Series: Game 2 of 3

San Francisco leads 2-0 (as of 9/22)

Game 1: Tuesday, September 21
San Francisco9
Game 2: Wednesday, September 22
San Francisco5
Game 3: Thursday, September 23
San Francisco3

Astros 1

(83-69, 41-36 away)

Giants 5

(86-66, 46-32 home)

10:05 PM ET, September 22, 2004

AT&T Park, San Francisco, California 

123456789 R H E
HOU 010000000 1 5 2
SF 10001300 - 5 11 0

W: N. Lowry (6-0)

L: R. Oswalt (18-10)

Rookie hurls complete game, stays unbeaten

SAN FRANCISCO (AP) -- Noah Lowry takes a lesson out of every outing, and the baseball world is quickly learning that this kid is pitching nothing like a 23-year-old rookie.

"Oh nooo," teammate Ray Durham said, shaking his head. "He has composure and mound presence well beyond his years."

Lowry is a big reason the San Francisco Giants are in the thick of the playoff race despite many writing them off months ago.

Lowry won his sixth straight decision and remained unbeaten in 13 major league starts, and Durham hit a two-run double among his three hits to lead the Giants to a 5-1 victory over the Houston Astros on Wednesday night.

Lowry (6-0) limited the Astros to five hits in his second career complete game, helping the Giants win for the ninth time in 10 games behind a balanced offense to remain a half-game ahead of the Cubs in the NL wild-card race. Chicago won 1-0 at Pittsburgh. Houston dropped three games back.

San Francisco also pulled within a half-game of the first-place Dodgers in the NL West after Los Angeles lost 4-0 to San Diego.

"Right now, the energy in the clubhouse is really high," Lowry said. "We're catching fire and all coming together."

Barry Bonds hit an RBI triple off the fence in right-center in the first, but the slugger didn't get any chances after that. He was intentionally walked four times -- the fourth time he's been issued four free passes in a game this season, which equals his own major league record for a nine-inning game.

Roy Oswalt (18-10), who failed to become the National League's first 19-game winner, walked Bonds intentionally in the third and fifth innings. Mike Gallo did the same in the sixth when San Francisco batted around and Dan Miceli walked Bonds in the eighth -- giving the six-time NL MVP 213 total walks and 111 free passes this season.

But Bonds has been getting sufficient help lately. Seven of the nine San Francisco starters got hits. The Giants also are getting longer outings from their starting pitchers.

"For a while, Barry carried us, and then (Pedro) Feliz carried us. Then J.T. (Snow) carried us," Durham said. "It's extremely nice to know on any given night any different guy can beat you and they have to worry about the other eight in the lineup. That makes us more dangerous."

San Francisco won the opener of this key three-game series 9-2 Tuesday night, and will try to complete a sweep Thursday with ace Jason Schmidt on the mound.

"Tomorrow's a must win, no doubt about it," Houston's Jeff Bagwell said. "This is not the scenario we expected when we walked in here."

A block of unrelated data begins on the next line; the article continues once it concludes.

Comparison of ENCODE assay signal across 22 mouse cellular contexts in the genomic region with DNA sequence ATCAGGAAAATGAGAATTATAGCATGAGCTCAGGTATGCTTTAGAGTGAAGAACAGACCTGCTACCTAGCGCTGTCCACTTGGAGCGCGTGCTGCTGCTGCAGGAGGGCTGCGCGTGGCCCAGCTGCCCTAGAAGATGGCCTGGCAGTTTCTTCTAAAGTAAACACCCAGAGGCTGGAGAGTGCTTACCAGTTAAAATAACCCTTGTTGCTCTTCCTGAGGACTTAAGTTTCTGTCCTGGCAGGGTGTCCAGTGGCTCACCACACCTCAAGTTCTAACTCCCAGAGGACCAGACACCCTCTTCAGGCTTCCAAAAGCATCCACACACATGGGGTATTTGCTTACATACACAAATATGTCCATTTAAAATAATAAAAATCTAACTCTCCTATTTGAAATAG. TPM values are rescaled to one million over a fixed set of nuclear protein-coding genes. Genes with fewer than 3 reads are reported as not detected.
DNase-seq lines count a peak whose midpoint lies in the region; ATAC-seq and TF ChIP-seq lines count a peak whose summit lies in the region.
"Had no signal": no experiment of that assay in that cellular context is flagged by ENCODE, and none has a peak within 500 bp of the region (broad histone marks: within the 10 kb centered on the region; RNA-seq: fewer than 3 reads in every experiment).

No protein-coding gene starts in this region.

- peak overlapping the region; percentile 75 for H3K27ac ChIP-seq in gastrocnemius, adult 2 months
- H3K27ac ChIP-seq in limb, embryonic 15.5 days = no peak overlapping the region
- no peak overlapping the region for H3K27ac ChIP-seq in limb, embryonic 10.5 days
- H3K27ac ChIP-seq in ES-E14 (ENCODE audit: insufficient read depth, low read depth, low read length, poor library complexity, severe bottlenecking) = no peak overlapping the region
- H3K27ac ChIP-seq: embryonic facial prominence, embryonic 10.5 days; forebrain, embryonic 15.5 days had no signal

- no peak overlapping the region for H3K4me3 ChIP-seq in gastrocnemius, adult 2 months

Lowry owns the second-longest career-opening winning streak by a rookie starter in Giants franchise history.

The only pitcher to start his career with more victories without a loss was Hooks Wiltse, who went 12-0 to begin the 1904 season for New York -- a major league record. Giants left-hander Kirk Rueter began 10-0 with Montreal over two seasons (1993-94).

Lowry retired 10 of the first 12 Houston hitters, allowing a second-inning solo homer to Jeff Kent and a single two batters later.

"Guys told me that he had some guts, and he showed it," Kent said.

In the fifth, Lowry worked out of a jam with runners on second and third by getting three straight outs. Snow, the first baseman, made a sliding catch on his knees into the fence in front of the dugout for the final out on a foul popup by Craig Biggio.

Lowry pumped his arm and yelled, 'Yeah!' then smacked gloves with Snow. Lowry called it the play of the game and said it kept the Giants' momentum.

"Stuff like that doesn't get the attention it should, but players know," Snow said.

It certainly meant a lot to Lowry, who retired the side in order in the first, third, fourth, sixth innings and ninth innings.

He struck out seven and walked one.

The Giants took the lead in the bottom of the fifth on Feliz's RBI single that scored Durham from second following a stolen base. San Francisco got five hits in its three-run sixth, including Durham's double and a run-scoring single by Deivi Cruz.

Kent, booed for the second straight night by his former fans, connected for his 23rd homer in the second, then grinned as he rounded the bases. He grounded out in the fourth and struck out in the seventh.

Oswalt had won his last five decisions, but never established a rhythm Wednesday. He allowed 10 hits -- his most in 11 starts -- five earned runs, struck out three and walked four in 5 2-3 innings.

Game notes

Durham got his eighth and ninth stolen bases -- the first time a Giants player has stolen two bags in a game since Bonds got two last June 22 at Oakland. ... Kent is 1-for-7 in the series. His 23rd homer set a new Houston record for homers by second basemen in a season.

Copyright by STATS LLC and The Associated Press